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Clarifying Anti-Semitism And Anti-Zionism

Richard Kraus

Enemies of Israel often proclaim that they are not anti-semitic -- that is, bigoted against Jews -- but are only anti-Zionist. The truth or falseness of this claim depends on whether and how the long Arab-Israel conflict may be brought to a peaceful conclusion.

One possible test for this claim would be whether those who commit acts of violence against Jews in the name, supposedly, of anti-Zionism, also committed acts of violence against Jews before the rise of political Zionism. Another test is whether acts of violence or oppression against Jews are actually anti-Zionist in their effects. For example, since the Zionist movement began with the belief that Jews were not safe in the Diaspora, and therefore needed a place of refuge, acts of violence against Jews in the Diaspora that prompt them to flee to Israel are certainly anti-Jewish, but they are not anti-Zionist. If Israel’s enemies commit acts that are principally anti-Zionist and only incidentally anti-Jewish, it follows that they really are only enemies of Zionism. Conversely, if their attacks are principally anti-Jewish, and only incidentally, if at all, anti-Zionist, then it follows that they are motivated first and foremost by anti-Semitism.

In 1929, an Arab mob attacked the Jewish community of Hebron in what is today called the West Bank, killing 67 Jews and forcing the rest to flee, rendering Hebron, home to the second-holiest site in the Jewish religion, empty of Jews for the first time in centuries, as it would remain until after 1967. Significantly, this pogrom happened years before there were any Palestinian refugees or occupied territories, so it could not possibly have been motivated by those issues. Perhaps more significantly, the Hebron Jewish community was actually the heart of anti-Zionist sentiment and leadership among the Jews of the mandate. The Jews of Hebron were a centuries-old community whose most recent immigrants had come in 1811 from Gaza, fleeing a pogrom there; like many religious Jews at that time, they saw Zionism as threatening to traditional Judaism. The fact, then, that it was the Palestinians who destroyed Jewish anti-Zionism in the mandate, strengthening the Zionist movement, indicates that they were motivated principally by anti-Judaism, and only incidentally anti-Zionism.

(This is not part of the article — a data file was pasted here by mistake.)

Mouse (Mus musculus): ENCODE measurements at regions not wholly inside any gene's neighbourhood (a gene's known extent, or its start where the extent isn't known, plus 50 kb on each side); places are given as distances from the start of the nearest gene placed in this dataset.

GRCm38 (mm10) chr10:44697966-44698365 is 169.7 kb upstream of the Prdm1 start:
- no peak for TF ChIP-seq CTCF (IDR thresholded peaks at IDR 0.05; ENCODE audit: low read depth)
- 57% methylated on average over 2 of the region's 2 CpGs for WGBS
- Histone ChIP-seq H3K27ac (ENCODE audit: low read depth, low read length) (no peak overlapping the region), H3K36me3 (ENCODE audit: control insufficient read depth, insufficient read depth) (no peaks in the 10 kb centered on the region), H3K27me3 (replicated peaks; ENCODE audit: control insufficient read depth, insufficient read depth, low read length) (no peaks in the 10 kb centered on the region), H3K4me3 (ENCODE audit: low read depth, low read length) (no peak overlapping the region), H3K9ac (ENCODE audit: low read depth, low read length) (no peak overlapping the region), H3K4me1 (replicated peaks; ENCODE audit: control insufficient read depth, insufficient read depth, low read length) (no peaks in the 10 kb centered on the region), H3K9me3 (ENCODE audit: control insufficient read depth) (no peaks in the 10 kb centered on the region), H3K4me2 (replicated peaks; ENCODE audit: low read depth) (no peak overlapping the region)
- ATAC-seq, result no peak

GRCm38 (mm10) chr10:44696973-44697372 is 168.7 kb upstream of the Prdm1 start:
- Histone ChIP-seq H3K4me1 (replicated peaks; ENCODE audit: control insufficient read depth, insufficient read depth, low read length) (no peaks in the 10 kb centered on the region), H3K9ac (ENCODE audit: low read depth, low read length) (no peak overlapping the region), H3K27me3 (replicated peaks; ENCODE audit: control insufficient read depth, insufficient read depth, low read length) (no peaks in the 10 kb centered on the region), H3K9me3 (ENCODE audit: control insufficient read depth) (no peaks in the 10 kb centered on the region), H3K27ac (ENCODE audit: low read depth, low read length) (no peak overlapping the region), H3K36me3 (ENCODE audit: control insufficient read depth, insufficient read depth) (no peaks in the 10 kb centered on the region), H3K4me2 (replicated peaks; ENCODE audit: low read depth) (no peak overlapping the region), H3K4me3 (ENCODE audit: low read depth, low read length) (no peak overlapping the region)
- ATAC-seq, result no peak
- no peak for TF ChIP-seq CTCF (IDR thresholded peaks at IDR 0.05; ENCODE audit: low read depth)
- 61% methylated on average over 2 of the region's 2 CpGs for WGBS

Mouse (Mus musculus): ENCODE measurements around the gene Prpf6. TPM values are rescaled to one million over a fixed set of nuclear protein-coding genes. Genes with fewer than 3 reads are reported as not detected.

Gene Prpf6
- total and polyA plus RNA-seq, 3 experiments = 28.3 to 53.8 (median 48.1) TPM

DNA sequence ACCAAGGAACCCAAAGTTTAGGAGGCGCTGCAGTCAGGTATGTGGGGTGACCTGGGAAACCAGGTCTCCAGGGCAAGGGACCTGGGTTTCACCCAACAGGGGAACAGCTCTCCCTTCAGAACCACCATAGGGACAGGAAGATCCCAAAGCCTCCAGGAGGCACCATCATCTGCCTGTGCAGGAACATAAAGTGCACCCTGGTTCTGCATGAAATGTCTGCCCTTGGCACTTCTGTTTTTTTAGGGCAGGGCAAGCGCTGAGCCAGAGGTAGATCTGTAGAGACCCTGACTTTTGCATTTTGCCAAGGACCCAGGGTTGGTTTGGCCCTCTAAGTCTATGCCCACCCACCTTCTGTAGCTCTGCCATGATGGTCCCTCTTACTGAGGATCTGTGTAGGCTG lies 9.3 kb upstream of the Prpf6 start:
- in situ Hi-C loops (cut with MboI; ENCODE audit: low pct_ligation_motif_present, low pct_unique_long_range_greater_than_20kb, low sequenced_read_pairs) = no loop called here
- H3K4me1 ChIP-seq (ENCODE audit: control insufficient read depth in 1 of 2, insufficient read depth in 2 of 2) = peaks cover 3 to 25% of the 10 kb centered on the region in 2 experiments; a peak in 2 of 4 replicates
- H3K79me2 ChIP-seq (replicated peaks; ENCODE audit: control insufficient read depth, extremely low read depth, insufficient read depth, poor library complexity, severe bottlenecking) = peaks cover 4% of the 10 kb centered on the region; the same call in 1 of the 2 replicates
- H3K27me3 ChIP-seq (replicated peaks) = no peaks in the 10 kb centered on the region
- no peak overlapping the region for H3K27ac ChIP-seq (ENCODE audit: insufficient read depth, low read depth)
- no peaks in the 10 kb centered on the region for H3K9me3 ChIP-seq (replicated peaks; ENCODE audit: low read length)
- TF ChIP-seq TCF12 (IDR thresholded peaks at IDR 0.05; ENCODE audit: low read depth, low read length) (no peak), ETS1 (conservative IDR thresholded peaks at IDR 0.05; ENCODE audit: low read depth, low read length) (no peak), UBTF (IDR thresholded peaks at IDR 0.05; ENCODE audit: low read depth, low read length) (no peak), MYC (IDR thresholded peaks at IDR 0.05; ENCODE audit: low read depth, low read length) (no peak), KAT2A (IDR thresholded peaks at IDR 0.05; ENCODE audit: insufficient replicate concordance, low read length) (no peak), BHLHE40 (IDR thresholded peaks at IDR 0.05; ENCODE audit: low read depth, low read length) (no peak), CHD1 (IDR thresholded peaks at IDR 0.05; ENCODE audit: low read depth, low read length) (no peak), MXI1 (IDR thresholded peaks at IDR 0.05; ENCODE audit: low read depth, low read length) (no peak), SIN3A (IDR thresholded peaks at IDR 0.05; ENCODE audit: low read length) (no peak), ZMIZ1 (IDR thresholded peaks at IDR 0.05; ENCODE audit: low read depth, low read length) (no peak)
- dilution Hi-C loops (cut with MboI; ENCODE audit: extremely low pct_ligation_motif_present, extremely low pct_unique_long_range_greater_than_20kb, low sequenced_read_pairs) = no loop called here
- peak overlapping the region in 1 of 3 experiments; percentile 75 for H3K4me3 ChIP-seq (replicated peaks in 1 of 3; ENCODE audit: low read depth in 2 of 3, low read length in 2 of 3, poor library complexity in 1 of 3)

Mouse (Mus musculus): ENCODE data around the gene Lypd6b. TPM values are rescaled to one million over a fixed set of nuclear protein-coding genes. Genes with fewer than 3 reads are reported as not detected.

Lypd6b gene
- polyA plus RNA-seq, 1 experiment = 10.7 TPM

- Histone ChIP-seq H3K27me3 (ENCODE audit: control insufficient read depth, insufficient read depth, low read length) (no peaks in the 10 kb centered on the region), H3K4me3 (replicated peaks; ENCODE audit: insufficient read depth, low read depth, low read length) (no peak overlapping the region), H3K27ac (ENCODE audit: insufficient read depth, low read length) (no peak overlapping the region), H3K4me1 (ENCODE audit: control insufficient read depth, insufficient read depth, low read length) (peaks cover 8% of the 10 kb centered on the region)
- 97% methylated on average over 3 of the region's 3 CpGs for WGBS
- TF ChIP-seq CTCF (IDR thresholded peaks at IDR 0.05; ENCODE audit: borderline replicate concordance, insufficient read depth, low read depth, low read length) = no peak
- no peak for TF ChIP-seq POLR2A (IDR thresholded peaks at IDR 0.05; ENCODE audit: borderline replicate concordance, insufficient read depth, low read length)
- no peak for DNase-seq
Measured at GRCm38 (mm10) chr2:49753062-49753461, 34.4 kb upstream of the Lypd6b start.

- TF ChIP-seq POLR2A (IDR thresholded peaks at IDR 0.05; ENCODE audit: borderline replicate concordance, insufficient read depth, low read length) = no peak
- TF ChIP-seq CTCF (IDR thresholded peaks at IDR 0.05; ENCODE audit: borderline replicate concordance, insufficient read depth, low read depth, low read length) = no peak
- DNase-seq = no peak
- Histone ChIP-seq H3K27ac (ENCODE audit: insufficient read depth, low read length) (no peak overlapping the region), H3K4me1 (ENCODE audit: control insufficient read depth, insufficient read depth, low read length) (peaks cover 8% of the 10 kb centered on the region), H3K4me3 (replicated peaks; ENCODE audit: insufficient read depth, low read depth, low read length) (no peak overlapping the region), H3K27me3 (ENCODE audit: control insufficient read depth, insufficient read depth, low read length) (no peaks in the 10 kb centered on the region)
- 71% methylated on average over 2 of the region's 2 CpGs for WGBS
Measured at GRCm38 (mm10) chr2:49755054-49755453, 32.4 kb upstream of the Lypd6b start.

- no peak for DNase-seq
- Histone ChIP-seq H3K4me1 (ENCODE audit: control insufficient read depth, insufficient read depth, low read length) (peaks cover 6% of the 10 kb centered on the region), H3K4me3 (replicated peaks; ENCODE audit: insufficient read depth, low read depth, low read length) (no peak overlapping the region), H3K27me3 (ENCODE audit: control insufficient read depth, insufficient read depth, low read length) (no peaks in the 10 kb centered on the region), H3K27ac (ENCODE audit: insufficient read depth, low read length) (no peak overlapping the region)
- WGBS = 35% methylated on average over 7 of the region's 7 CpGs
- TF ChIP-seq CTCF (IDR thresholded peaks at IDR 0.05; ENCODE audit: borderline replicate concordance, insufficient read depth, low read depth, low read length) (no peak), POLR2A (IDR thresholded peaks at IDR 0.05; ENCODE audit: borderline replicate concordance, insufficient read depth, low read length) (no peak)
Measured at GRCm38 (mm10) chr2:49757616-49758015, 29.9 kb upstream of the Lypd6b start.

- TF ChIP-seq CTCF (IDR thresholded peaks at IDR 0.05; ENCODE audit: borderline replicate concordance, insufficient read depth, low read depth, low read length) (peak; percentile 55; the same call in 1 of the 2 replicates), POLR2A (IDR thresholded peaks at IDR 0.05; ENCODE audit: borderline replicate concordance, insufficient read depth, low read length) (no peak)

Similar incidents occurred later on a grander scale. Following Israeli independence in 1948, almost a million Jews were forced to flee for their lives from their homes throughout the Arab world. A significant number of those from what had been French North Africa went to France, but the majority of the refugees went to Israel; they and their descendants today make up approximately half of Israeli Jewry. The lynchings, riots, synagogue fire-bombings, prison camps, and other forms of violence and oppression that forced these Jews to flee, agonizing as it was for them, proved vital for Israel and for Zionism. Indeed, it is doubtful that Israel could have survived without these new immigrants.

A similar phenomenon may be occurring again today. The Jews of France, most of whom are of North African extraction, are now facing a wave of violence largely perpetrated by Arab immigrants in France. This wave of violence is prompting increasing numbers of French Jews to go to Israel; more still are seriously considering such a move. And while such an exodus, unprecedented from an established first-world democracy, would be painful for French Jews, and perhaps at least a minor disaster for France, it would benefit Israel and Zionism.

Israel’s enemies are in fact motivated, as this evidence shows, not merely by anti-Zionism, but by anti-Jewish bigotry. That means that those who would seek to foster peace between Israel and its enemies must address the sources of this bigotry. They must insist in particular that governments throughout the Middle East cease their constant incitement of anti-Jewish bigotry in their schools and media, and even in their religious institutions. Also, they must stop teaching their children the grotesque lie that there was no history of anti-Jewish bigotry and violence in the Middle East before the advent of Zionism. Only when there has been an honest reckoning with the past can there be genuine reconciliation.

Richard Kraus is a graduate student in the Department of Political Science.